Odds and Dead Ends : The curse of Alton Towers’ Chained Oak

Anyone who lives in the UK will recognise the name Alton Towers almost purely on principal. The premiere theme park in the UK and located in Staffordshire, England, is built on the grounds of an actual 15th century castle near the village of Alton, the Alton Towers of name. Converting to a full amusement park in the late 1970’s, it acquired the Corkscrew rollercoaster in 1980, the first in Europe to have a double corkscrew inversion, making a statement as to its future ambitions. It’s gone on to become bigger and bolder over the years, bringing in many top class attractions and world’s firsts, including Oblivion (the first coaster to feature a vertical drop), and The Smiler (the first with fourteen inversions). For the horror fan, it’s strangely homely, as it features a splattering of rides with dark and sinister theming.

Along with the ghost train Duel (a ride combined with a blaster game, where you shoot targets on ghouls and zombies to score points against your friends), many of the coasters are also horrifically themed. Th13teen is the principal coaster of the Dark Forest section, an evil woodland come to life, Wicker Man is a wooden coaster built around a sacrificial effigy in a similar vein to the film of the same name, and Nemesis is themed to be a ride forged from chains made to hold down an unearthed alien entity.

One of these rides is Hex, a flat ride located inside the towers itself. Hex is part walkthrough, part ride, where riders eventually sit either side of a large platform which moves in conjunction with the room, to create a disorienting experience where one eventually finds it hard to distinguish if they are moving, or the room alone, or both, or neither, or in which direction. What many people may not actually know is that the tree in the story of the ride is a real tree, and the story based off actual legend.

Traveling back home to the towers in the 1840s (though some say in the 1820’s), the Earl of Shrewsbury finds an old woman at the side of the road. Stopping the carriage, she asks him for a spare coin, to which the Earl promptly huffs, dismisses her, and travels on. As the cart pulls away, the old woman turns, points a finger at him, and calls after him, that whenever a branch should fall from a nearby oak tree, a family member of the Earl should die.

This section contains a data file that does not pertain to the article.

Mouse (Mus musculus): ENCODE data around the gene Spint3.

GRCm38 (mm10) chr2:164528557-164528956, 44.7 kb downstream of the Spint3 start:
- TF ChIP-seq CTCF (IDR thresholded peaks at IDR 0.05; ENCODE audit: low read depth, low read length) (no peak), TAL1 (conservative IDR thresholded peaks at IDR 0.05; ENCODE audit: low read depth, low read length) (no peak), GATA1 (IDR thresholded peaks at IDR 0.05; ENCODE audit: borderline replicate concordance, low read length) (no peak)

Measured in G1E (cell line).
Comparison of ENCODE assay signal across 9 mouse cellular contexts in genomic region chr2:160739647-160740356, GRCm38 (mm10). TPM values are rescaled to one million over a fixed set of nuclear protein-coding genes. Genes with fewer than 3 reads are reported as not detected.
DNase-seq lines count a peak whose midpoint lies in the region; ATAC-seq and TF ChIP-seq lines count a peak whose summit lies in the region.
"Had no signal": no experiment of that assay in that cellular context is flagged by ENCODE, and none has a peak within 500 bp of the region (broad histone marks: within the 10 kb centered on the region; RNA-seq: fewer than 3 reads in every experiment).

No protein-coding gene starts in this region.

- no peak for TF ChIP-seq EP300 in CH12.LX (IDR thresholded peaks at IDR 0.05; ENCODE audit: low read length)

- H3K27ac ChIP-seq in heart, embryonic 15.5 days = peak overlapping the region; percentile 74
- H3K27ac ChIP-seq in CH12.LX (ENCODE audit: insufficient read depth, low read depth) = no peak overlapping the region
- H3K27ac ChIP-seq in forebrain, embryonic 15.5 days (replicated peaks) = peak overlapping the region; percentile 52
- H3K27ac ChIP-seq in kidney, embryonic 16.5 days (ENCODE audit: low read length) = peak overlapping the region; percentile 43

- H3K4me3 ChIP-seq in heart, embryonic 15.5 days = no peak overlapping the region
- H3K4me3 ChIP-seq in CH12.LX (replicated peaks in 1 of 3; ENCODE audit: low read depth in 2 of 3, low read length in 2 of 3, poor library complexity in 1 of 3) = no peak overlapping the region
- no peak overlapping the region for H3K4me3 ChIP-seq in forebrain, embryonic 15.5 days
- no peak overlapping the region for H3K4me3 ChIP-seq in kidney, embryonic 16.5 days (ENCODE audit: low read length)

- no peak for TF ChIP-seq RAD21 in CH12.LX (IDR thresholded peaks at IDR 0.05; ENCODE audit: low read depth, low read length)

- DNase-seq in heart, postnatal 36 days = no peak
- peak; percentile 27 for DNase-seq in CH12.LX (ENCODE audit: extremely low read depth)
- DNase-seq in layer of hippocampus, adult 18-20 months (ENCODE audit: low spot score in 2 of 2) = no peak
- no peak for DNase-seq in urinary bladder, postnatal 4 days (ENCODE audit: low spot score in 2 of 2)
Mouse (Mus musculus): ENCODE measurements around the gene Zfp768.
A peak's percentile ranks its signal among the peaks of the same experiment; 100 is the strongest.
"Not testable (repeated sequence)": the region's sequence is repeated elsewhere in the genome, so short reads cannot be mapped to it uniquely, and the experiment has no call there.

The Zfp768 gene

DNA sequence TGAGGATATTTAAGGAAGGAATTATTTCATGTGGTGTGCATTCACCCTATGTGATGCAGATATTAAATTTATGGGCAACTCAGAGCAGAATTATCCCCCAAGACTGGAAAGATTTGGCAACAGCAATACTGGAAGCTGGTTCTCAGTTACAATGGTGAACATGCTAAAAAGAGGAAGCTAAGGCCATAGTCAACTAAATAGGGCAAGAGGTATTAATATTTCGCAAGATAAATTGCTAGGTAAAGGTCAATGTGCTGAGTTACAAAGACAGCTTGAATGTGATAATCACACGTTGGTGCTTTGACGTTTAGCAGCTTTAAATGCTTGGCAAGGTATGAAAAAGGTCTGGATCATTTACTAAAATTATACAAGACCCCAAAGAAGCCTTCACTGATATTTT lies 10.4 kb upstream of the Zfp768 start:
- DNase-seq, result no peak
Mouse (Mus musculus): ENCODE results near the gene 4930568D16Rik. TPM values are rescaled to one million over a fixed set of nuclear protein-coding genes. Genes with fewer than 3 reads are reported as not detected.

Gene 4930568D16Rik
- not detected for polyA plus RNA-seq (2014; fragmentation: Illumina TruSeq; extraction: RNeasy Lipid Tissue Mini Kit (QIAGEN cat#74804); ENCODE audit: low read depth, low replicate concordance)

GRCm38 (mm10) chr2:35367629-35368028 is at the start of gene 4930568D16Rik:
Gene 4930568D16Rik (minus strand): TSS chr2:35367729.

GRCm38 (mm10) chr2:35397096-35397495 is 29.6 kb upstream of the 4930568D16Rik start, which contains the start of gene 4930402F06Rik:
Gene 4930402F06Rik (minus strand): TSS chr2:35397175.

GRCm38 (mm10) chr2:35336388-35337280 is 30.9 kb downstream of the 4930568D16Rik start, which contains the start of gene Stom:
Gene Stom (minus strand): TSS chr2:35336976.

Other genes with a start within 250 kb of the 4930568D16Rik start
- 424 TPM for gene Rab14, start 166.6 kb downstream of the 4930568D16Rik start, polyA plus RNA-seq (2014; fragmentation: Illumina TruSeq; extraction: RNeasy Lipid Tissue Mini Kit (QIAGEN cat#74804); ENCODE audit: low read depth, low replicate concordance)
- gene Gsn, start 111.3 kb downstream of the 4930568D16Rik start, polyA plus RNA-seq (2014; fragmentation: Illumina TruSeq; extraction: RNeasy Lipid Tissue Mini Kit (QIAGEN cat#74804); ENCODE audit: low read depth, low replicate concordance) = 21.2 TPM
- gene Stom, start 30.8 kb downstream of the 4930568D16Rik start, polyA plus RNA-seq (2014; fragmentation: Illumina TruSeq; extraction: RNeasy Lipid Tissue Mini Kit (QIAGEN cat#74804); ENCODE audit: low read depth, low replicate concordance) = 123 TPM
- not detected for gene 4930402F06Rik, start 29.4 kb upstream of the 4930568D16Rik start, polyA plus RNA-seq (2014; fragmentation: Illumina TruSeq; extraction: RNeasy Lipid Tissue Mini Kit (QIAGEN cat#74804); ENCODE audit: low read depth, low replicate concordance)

Sometime later, when the curse is all but forgotten, a storm kicks up. The winds batter the walls and howl in thenight, and in the darkness, a branch is ripped free of the tree and crashes to the ground. The curse soon comes true as a family member (a son in some versions of the tale, a daughter in others), falls ill and passes on. In some versions, another branch falls and someone else dies later again, but in all accounts, the Earl soon orders great chains to be forged. The chains are wrapped around the tree, lashing the branches to the trunk, in an attempt to avoid any future tragedy.

Where reality falls and tales begin is hard to distinguish, because the chained oak is a real tree, and there was a carriageway that ran close to it. Hollyman and Kelsall’s article on the story also describes a similar tale involving a fortune teller appearing at a banquet in exchange for shelter, and casting a similar curse when he is dismissed. We don’t actually have any idea as to how old the chains are, or when they were wrapped around the tree. Added to this, the Towers’ version of the story is embellished for the ride, adding in the Earl of Shrewsbury performing experiments on one of the branches to find a way to lift the curse. When you combine this with a lack of historical documentation for the woman in the road, chains being made, etc, you have a story which is likely created over time through whisper and rumour. At the same time, there’s nothing saying that the story couldn’t indeed be true.

It’s certainly interesting to see local folklore like this being brought to a wider audience through a theme park ride, even more that parts of it are true, if not the actual curse bit. Stone steps lead up to the real oak, rotting and degrading, like an altar. Though nobody in the current Earl’s family passed away when sections of the tree fell away a few years ago, the spookiness of it remains. A visit to the area may be a nice pilgrimage for all you horror hunters if you ever visit the park, though of course, careful not to break any branches off it whilst you’re there.

-Article by Kieran Judge

-Twitter: KJudgeMental

Bibliography

Hollyman, S. & Kelsall, G., 2008. The Legend of the Chained Oak. [Online]
Available at: https://web.archive.org/web/20130430220927/http://www.altontowersheritage.com/heritage/article.asp?articleid=99
[Accessed 02 05 2020].

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